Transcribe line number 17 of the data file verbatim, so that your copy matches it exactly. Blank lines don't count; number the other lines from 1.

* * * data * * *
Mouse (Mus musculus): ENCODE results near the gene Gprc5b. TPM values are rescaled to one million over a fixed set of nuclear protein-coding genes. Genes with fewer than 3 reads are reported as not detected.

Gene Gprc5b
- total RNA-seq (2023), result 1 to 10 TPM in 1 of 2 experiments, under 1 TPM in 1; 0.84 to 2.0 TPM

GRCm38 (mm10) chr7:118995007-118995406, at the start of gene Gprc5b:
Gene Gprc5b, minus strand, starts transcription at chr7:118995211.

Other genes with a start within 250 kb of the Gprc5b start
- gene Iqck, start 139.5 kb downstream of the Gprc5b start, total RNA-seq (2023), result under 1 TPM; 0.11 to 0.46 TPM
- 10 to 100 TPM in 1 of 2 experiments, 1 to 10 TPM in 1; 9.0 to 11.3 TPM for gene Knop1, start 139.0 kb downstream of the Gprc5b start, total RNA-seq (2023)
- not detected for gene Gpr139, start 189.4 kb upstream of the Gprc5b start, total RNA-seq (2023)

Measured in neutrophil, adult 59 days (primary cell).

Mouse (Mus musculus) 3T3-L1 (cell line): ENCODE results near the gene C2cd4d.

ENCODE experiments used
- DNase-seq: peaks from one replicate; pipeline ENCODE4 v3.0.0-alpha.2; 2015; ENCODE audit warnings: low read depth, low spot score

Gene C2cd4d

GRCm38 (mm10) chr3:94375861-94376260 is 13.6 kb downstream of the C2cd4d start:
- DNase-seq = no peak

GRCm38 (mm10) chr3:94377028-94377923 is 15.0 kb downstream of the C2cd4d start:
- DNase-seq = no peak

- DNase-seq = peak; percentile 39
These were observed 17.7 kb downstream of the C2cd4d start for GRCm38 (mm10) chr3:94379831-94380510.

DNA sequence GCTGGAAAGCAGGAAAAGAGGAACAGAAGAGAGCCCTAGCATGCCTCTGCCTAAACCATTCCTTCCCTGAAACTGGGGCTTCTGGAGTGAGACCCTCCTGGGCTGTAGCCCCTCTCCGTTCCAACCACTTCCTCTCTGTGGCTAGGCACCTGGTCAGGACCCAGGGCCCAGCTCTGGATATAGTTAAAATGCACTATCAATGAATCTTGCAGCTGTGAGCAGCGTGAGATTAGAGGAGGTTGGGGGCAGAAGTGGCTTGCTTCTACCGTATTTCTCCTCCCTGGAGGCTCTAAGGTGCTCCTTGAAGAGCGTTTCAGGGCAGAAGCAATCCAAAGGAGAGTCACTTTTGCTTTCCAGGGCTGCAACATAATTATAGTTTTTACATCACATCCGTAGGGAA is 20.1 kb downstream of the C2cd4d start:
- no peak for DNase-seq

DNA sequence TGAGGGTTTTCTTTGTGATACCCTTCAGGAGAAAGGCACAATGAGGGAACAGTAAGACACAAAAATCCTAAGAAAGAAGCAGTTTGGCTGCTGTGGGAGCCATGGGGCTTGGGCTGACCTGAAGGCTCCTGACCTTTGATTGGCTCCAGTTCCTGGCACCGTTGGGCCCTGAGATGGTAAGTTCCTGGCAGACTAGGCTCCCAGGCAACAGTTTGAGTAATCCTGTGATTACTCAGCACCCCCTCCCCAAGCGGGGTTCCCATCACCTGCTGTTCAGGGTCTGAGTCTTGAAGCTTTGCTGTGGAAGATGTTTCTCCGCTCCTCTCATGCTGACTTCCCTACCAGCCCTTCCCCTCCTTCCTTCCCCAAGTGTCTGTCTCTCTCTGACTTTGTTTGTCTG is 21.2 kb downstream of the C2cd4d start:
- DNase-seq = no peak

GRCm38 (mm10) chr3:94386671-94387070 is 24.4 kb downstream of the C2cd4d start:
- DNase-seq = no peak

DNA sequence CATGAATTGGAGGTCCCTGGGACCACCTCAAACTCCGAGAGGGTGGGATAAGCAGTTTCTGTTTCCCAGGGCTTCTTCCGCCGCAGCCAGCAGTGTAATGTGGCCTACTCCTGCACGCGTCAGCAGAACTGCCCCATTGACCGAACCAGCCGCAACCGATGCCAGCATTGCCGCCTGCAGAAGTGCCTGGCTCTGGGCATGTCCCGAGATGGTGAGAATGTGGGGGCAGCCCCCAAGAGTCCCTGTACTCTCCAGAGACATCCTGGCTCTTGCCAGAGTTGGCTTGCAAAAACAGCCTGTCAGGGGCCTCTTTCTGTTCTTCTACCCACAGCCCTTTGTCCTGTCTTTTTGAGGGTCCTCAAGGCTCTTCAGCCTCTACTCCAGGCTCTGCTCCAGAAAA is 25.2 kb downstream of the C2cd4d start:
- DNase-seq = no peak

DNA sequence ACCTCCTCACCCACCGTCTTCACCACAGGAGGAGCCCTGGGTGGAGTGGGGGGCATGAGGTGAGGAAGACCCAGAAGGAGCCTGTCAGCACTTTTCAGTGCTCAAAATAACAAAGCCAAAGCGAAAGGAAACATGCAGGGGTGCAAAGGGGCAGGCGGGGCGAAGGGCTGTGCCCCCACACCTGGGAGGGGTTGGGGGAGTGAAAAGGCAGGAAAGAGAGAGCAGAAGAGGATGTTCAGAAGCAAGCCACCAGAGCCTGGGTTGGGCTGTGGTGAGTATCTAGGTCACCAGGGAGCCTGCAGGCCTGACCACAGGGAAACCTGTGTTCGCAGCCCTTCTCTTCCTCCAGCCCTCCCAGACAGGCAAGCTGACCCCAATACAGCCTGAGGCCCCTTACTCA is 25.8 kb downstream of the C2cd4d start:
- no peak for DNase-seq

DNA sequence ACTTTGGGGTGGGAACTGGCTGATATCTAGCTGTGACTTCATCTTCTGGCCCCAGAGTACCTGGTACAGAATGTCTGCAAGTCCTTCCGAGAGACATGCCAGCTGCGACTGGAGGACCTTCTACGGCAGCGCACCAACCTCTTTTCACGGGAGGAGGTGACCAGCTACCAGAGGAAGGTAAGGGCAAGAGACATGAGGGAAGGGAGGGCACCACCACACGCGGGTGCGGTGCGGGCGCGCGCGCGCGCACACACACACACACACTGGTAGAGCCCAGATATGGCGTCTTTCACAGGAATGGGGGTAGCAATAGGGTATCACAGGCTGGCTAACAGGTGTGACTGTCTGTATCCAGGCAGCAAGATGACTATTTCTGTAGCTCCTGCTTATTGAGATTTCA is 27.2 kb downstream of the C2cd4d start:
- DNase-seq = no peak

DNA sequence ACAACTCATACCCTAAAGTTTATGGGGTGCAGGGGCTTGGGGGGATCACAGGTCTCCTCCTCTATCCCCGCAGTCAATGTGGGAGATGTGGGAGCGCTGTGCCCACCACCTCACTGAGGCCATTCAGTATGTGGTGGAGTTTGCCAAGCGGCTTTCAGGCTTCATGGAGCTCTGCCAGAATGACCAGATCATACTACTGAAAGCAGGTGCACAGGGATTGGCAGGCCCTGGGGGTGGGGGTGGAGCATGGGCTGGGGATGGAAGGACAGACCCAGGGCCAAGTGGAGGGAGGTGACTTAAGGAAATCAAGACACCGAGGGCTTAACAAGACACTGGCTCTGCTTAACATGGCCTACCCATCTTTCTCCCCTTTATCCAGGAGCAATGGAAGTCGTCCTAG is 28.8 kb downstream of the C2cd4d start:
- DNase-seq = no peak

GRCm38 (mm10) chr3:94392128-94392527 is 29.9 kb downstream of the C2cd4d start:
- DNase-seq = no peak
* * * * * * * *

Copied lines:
GRCm38 (mm10) chr3:94377028-94377923 is 15.0 kb downstream of the C2cd4d start: